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A Warm Solstice

After a cooler fall and an early freeze, December has proved to be rather mild and on par with usual temperatures for our region. Even plants that were nipped back for the freeze are breaking dormancy and showing signs of late February growth instead of what they would usually be doing post-freeze. I must say that the last few weeks have been wonderful though, moving about the yard with ease in only a fleece instead of hunkering down in multiple layers or not going outside at all, which is something I am wont to do when it dips below 50*. I'm reptilian or lepidopteran, only moving when it warms up enough, apparently! 

As you will see in the videos below, it has been warm enough for the pipevine swallowtails to break diapause. I had one eclose earlier this month after being in pupa since September. And as I type this while visiting family, I had my pet sitter find another one eclosed. I had a feeling this would happen after seeing the first pupa and with temperatures in the 60s and 70s as of late. There's not much I can do about it but hope for the best and that we won't be having any harsh freezes in January and February. 

In addition, I had two monarch chrysalises from about early November that I thought might overwinter but they also eclosed a few days after that first pipevine swallowtail. I tagged them for Monarch Watch and let them go as well, hoping they would at least hang out along the Texas coast if they weren't going to make it to Mexico. Again, not much I can do but hope for the best.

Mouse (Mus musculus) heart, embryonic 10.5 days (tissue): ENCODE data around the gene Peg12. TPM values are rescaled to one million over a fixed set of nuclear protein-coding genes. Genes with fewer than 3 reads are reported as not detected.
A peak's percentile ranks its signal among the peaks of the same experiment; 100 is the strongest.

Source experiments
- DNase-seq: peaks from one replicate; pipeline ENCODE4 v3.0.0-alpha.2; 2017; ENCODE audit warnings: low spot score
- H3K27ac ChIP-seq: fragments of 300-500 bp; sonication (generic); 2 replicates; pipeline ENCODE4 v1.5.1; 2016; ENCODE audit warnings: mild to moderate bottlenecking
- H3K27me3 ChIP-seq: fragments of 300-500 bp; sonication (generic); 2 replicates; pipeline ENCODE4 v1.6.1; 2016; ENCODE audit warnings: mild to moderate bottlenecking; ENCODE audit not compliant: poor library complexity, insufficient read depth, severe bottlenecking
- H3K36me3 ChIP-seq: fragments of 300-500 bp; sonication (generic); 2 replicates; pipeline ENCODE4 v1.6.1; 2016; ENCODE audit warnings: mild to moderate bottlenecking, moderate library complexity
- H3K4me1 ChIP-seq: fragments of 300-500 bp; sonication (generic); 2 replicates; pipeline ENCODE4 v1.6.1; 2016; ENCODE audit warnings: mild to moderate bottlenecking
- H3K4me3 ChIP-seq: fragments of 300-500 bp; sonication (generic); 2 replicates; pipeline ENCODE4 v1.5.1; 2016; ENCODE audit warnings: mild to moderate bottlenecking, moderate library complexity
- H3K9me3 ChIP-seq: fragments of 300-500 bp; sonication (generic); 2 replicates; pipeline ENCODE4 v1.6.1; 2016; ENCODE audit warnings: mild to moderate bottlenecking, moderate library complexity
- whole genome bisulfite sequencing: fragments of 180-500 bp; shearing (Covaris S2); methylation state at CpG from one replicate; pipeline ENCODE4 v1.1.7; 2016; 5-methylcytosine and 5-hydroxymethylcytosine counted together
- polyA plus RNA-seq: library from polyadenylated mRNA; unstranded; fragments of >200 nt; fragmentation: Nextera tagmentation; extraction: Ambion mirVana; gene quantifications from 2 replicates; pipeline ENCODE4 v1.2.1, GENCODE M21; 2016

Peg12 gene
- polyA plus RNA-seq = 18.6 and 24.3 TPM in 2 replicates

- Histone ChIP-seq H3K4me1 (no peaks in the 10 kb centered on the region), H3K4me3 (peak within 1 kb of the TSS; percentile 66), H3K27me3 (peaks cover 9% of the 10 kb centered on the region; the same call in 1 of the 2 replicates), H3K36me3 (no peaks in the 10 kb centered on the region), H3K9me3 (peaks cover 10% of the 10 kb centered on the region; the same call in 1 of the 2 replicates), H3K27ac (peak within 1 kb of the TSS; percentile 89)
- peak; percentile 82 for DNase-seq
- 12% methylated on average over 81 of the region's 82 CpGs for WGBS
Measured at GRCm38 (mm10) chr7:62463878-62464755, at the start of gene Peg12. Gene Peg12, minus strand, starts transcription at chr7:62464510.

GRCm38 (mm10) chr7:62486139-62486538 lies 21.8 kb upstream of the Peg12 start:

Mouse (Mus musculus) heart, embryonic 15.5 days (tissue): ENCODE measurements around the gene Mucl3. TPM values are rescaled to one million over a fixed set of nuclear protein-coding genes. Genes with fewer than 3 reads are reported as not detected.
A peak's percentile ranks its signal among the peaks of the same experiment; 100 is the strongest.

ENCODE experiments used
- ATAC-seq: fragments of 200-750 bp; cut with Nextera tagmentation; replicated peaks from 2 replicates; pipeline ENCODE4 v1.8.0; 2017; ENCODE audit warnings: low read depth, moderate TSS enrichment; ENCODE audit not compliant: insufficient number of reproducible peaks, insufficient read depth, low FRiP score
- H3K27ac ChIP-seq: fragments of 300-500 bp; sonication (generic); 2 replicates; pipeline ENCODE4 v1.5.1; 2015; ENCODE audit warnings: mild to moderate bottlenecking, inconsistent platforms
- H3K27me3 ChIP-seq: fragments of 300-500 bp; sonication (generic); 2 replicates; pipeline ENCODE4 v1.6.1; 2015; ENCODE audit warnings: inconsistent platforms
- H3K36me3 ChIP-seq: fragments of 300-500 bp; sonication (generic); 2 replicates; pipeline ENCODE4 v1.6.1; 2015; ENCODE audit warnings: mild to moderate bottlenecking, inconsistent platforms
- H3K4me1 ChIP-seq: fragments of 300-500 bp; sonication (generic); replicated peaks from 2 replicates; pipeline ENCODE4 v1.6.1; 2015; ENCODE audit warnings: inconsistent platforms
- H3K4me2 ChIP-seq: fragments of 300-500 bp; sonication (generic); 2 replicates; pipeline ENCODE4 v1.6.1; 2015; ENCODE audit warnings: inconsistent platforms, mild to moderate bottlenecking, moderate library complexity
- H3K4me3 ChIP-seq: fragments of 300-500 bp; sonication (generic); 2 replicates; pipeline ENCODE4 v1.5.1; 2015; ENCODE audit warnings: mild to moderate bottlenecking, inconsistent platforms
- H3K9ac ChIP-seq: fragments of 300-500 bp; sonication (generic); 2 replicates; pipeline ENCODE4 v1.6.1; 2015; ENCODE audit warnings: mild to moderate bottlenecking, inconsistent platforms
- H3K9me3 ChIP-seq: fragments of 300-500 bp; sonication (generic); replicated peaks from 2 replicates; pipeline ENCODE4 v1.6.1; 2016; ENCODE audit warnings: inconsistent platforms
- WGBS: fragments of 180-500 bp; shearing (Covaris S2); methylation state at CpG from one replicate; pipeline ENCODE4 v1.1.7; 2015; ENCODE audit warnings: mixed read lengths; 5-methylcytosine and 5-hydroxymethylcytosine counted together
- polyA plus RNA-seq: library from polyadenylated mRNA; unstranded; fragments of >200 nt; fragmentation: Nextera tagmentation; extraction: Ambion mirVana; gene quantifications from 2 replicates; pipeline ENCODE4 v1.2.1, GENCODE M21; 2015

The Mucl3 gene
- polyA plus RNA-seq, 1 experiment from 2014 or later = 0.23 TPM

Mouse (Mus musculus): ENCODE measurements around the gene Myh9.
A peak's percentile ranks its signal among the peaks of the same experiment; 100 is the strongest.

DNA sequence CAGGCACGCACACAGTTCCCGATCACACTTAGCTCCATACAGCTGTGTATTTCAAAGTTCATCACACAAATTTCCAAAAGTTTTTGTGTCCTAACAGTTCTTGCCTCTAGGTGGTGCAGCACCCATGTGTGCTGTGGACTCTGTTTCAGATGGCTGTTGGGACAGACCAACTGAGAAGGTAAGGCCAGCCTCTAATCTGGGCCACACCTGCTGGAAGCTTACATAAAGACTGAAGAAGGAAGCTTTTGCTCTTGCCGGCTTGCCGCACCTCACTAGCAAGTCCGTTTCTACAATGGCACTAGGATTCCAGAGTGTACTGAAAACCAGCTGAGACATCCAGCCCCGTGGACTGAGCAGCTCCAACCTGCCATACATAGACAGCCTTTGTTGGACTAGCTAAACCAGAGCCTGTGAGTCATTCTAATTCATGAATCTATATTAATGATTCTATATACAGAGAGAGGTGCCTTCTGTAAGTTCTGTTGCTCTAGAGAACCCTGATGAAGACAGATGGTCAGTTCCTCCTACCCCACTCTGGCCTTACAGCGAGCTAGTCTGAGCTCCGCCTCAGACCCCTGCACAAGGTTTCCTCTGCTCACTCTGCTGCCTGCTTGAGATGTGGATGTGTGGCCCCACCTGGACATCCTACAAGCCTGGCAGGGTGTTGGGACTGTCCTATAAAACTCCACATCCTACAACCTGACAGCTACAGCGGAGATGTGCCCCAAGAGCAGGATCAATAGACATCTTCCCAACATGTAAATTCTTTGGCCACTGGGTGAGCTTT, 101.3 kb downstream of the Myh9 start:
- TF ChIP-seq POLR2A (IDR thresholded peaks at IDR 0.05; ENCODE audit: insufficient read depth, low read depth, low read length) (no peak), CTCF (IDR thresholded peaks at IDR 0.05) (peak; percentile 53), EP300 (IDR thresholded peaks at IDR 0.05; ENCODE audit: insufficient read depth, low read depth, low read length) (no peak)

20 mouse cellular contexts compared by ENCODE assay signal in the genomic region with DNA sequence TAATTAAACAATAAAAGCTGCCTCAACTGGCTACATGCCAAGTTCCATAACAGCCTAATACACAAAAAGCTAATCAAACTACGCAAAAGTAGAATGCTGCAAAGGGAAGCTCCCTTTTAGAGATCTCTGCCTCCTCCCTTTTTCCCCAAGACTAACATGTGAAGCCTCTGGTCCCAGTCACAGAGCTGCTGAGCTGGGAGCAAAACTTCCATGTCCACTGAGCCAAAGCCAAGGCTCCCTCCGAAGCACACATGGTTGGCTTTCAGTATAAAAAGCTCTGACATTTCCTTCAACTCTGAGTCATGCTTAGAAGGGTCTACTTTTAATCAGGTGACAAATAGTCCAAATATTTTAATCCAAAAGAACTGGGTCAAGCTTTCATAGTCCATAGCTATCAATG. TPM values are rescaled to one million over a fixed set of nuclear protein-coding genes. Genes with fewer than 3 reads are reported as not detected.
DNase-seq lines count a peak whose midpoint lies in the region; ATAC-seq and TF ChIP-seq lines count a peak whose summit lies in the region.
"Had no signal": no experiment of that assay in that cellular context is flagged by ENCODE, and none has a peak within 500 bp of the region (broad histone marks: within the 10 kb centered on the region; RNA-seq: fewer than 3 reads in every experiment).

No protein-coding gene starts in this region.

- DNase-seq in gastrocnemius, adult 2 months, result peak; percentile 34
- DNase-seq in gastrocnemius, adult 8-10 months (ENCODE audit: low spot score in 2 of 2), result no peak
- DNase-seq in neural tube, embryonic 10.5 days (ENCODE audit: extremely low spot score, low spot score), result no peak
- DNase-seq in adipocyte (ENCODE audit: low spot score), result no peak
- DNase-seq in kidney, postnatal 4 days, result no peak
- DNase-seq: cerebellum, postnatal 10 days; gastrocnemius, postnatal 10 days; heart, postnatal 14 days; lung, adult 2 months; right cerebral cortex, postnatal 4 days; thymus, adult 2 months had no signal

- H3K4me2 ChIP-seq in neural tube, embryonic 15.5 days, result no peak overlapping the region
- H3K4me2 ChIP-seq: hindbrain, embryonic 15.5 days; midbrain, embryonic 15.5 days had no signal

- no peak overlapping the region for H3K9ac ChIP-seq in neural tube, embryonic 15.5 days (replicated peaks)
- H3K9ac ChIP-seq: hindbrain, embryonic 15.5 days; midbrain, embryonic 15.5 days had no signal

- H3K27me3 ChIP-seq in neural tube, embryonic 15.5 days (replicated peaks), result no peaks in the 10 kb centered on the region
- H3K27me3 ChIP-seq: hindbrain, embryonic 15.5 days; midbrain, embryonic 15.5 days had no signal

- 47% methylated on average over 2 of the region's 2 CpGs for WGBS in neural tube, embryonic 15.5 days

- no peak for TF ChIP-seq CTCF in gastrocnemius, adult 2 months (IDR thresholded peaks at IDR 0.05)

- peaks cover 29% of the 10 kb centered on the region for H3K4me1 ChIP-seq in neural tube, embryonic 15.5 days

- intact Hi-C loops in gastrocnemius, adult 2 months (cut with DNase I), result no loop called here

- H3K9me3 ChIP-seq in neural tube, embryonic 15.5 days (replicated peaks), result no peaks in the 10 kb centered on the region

The edible garden is thriving with our onion bed planted and lots of the greens I sowed in late September and October finally coming into a period where I can begin harvesting. There's nothing like a massaged kale salad in January! (Chopped kale + a bit of olive oil, massaged together, then a bit of coarse sea salt and I like adding a few dashes of tarragon vinegar for some tang! Delish!) 

It's been a slow but steady winter so far, staying on top of the leaf pile in the walkways, sowing seeds that need stratification, repotting seedlings, and planning for spring. Because it will be here before we know it!

Garden Reads & Listens:
There are a couple of blog posts I wrote recently that I'd like to share:
+In the Garden | December 2018
+Bushwhacking in Sam Houston National Forest
Elsewhere....
+Root Cellars: Putting up the Harvest, My Way via Seed to Fork
+Wild Ridge Plants Native Plant Nursery & Wild Plant Culture Blog
Previously on the Podcast
+Ep. 4-7: A Passion for Peppers | Kearley Seed and Pepper Co.
+Ep. 4-8: Cultivating Resilient Garden Design in Central Texas | Michael Wolfert and Symbiosis Regenerative Systems
+Ep. 4-9: 2018 Garden Year in Review

Coming Up on the Podcast - Working Titles
+Ep. 4-10: Horticulture and Garden Design in Ireland | Peter Donegan
+Ep. 4-11: Southern and Tropical Gardening in Florida | Danielle Rose
+Ep. 4-12: Cold Climate Gardening in Minnesota | Meg Cowden
YouTube:
+Pipevine Swallowtail Eclosed
+Rooting Tropical Milkweed Cuttings
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